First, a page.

Velocity components are averaged in the azimutal direction and are shown in Figure 11. Axial velocities are relatively similar for the different cases, with, however, an acceleration of the flow velocity at 80% of the span for the backward fan in the module configuration. It should also be noted that the backward-curved fan produces an overall less tangential velocity and it is compensated by a largely positive radial velocity, whereas the forward curvature tends to create negative radial velocities. Some authors have already presented some effects of sweep or lean modifications [6,7,8,9,11,18], and it explains, for instance, that the blade curve creates a force acting on the flow that has a direction perpendicular to the surface of the pressure side. In the case of a forward fan, this force would be centripetal, and centrifugal in the case of a backward curvature.
More radial flow as it exists for the backward fan tends to increase the load near the blade tip, roughly at 80% of the span (as described above). This is accompanied by a rather disturbed flow near the rotating ring, where more relative total pressure deficit is observed and presented with a circumferential averaging behind the trailing edge in Figure 12. Phenomena can be further analyzed in Figure 13, where it appears that a more important region of relative pressure loss is observed for the backward fan, nevertheless with a different pattern whether it is in the fan system (i.e., without the heat exchanger) or in the module configuration (i.e., with the heat exchanger). In the first case, the low pressure area extends upstream, while it goes on the internal surface of the rotating ring for the second case. This is obviously the effect of the radiator resistance, which creates more suction effect on the side of the shroud and which pulls the area of losses towards the blade heads.
If the losses at the tip of the blade are high for backward blades, a similarly disturbed area with a smaller radius appears for the forward curve. This can be seen in Figure 13 with the comparison of relative total pressure in cut planes selected between two consecutives blades, either in module configuration or with the fan alone. It has led to further analysis by examining the total relative pressure distribution around the blade profiles. The result presented in Figure 14 shows the extracted results at 80% and 95% of the span. It is clearly visible that the loss levels are very high at 95% for the backward fan (near the rotating ring) and a similar phenomenon is observed at 80% for the forward one. It can be hypothesized at this stage that the centripetal forces have brought the disturbance to a smaller radius than that of the backward curvature.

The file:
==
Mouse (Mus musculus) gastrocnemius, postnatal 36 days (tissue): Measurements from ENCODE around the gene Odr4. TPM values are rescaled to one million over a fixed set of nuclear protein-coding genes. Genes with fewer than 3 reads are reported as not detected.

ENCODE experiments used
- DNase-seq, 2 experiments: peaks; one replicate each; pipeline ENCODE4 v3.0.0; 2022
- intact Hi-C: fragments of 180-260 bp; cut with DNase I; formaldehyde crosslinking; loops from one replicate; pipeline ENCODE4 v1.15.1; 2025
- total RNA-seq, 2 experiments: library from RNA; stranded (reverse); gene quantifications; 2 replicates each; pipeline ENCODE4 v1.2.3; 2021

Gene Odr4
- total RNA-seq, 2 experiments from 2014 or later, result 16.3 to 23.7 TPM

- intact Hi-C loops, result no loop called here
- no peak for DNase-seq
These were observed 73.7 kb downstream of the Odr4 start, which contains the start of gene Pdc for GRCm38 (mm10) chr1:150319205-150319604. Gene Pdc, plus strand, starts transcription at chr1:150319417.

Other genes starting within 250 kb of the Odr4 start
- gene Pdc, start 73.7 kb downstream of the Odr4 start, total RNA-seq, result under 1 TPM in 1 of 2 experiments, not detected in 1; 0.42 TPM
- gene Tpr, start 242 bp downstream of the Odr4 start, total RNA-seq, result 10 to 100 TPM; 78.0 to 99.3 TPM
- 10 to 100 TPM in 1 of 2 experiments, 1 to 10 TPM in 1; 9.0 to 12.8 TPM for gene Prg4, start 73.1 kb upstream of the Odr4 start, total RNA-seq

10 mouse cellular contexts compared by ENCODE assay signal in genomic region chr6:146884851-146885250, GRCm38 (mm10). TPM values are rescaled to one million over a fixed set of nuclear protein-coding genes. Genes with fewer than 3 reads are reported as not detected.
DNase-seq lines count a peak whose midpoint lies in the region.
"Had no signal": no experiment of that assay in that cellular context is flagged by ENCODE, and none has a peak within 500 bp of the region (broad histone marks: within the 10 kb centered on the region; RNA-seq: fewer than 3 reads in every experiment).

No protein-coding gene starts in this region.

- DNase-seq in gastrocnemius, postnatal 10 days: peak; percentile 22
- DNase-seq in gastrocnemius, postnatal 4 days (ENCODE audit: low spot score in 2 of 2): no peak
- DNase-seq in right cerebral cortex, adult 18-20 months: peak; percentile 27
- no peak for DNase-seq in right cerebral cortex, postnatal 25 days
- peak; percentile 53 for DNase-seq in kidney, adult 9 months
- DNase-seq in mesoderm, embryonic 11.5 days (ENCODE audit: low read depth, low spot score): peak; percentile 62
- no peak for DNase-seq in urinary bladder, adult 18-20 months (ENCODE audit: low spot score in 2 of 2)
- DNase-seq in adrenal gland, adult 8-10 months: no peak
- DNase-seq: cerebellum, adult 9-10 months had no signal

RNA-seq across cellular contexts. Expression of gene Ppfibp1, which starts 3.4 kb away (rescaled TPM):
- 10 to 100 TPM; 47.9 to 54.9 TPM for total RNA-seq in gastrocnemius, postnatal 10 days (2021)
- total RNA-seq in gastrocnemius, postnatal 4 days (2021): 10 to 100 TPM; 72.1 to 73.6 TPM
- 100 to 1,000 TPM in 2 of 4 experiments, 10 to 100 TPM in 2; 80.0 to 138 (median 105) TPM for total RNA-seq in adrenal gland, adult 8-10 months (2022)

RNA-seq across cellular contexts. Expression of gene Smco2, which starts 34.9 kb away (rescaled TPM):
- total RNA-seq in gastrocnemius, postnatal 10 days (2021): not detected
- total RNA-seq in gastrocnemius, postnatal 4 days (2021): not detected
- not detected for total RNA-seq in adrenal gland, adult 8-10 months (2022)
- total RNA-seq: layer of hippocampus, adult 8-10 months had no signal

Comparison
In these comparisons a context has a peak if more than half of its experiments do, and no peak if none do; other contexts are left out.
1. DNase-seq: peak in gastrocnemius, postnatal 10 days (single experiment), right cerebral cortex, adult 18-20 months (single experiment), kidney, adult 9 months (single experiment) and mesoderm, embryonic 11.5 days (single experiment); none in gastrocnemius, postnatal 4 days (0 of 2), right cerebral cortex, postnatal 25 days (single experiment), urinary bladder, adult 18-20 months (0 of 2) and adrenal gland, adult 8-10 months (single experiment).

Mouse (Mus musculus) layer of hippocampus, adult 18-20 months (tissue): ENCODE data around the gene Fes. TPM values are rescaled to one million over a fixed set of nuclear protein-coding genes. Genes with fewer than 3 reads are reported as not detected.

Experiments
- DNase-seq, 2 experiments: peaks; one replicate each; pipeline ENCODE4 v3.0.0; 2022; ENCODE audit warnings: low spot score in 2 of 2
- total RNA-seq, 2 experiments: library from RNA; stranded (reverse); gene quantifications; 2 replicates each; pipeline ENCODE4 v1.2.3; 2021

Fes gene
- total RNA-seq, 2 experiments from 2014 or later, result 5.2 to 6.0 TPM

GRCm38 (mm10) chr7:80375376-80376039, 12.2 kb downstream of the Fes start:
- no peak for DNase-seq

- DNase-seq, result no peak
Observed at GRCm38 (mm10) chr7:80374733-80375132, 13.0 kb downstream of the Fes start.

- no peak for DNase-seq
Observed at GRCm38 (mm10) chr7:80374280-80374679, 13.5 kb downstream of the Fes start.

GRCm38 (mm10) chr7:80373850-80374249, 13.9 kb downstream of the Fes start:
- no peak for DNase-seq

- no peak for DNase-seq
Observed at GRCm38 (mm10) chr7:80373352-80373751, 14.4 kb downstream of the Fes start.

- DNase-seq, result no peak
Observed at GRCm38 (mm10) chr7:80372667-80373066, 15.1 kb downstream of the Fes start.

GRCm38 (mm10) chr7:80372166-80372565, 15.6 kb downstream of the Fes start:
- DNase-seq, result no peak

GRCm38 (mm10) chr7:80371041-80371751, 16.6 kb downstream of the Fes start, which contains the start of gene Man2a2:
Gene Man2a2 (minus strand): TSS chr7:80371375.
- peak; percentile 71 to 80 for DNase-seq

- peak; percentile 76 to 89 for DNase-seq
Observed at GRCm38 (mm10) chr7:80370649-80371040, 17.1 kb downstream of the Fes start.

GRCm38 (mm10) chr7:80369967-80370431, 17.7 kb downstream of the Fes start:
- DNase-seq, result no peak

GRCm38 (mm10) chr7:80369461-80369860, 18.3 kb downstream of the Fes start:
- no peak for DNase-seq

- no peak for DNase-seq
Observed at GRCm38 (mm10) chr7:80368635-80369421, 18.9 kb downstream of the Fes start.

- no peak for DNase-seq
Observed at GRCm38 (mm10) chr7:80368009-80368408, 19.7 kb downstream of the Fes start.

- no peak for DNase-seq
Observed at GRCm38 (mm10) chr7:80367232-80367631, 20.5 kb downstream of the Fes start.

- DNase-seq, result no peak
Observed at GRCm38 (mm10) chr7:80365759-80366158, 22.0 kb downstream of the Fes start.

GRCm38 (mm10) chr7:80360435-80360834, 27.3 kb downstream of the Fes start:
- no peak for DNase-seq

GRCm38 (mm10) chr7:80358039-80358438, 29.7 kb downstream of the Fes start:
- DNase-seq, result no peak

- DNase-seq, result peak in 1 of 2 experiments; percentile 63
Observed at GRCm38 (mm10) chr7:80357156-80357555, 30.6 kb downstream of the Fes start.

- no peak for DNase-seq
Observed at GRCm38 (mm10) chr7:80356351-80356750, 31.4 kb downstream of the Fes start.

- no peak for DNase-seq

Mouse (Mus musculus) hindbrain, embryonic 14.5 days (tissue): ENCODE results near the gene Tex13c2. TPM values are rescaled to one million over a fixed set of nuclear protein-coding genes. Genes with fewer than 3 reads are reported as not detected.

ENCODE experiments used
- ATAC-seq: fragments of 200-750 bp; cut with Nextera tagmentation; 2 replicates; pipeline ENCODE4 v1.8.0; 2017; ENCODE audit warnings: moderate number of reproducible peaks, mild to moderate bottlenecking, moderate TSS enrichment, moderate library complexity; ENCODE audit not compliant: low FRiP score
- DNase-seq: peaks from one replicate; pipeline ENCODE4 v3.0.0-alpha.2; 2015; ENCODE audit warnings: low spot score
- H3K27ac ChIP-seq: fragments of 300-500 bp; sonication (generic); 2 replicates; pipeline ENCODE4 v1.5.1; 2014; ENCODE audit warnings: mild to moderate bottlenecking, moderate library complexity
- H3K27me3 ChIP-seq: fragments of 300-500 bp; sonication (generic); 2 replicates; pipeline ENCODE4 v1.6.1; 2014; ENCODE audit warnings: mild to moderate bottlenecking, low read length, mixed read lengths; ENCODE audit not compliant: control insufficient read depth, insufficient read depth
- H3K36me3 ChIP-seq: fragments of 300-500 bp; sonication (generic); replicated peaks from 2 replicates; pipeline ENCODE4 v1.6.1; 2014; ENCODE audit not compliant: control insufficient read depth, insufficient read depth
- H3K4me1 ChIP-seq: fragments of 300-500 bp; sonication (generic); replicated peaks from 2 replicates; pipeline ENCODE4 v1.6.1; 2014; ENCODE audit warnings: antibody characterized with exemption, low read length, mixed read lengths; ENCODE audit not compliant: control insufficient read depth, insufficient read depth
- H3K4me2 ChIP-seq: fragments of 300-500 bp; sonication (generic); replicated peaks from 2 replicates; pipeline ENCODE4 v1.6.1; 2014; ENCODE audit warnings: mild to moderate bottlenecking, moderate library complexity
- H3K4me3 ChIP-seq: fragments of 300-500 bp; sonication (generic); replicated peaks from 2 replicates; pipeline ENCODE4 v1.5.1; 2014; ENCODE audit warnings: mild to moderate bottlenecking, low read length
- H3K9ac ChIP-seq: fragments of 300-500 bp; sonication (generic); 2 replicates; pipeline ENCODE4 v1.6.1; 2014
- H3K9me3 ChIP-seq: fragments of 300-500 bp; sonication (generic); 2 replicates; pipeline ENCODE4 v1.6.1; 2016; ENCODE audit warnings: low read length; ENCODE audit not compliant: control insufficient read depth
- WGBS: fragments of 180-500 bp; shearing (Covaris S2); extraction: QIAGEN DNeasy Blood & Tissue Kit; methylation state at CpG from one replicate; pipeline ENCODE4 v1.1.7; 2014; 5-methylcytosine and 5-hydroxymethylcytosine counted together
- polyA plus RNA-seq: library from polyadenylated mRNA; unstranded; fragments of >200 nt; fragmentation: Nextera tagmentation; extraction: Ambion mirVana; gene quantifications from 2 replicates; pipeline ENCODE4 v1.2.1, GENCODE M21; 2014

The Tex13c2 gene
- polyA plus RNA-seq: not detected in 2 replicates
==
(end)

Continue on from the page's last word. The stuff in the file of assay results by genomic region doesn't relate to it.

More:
These observations can be further visualized thanks to vorticity post-processing in module configuration for both fans. Figure 15 perfectly illustrates the creation of a flow structure winding around the periphery of the fan and more or less attached to the rotating ring. In the case of backward-curved blades, the blade heads see a highly turbulent flow on both the upper and lower surfaces, extending between 80% and 100% of the span. Blade heads are much less impacted by the presence of vorticity in the case of the forward curvature. However, there is confirmation of the existence of a structure passing over the pressure side and pushed towards the center of the fan, probably in connection with the centripetal flow. This turbulent winding interacts only with the inner face of the blade which is opposite to the position of the microphone used to acoustically characterize the module. It is at this stage rather difficult to determine if the blades can mask this acoustic source from the microphone: if the chord length can be considered acoustically compact (~5 cm), this is no longer the case if we consider the size of the fan (~400 mm). Further investigation to determine whether or not it can explain the acoustic difference between forward and backward curves is still needed.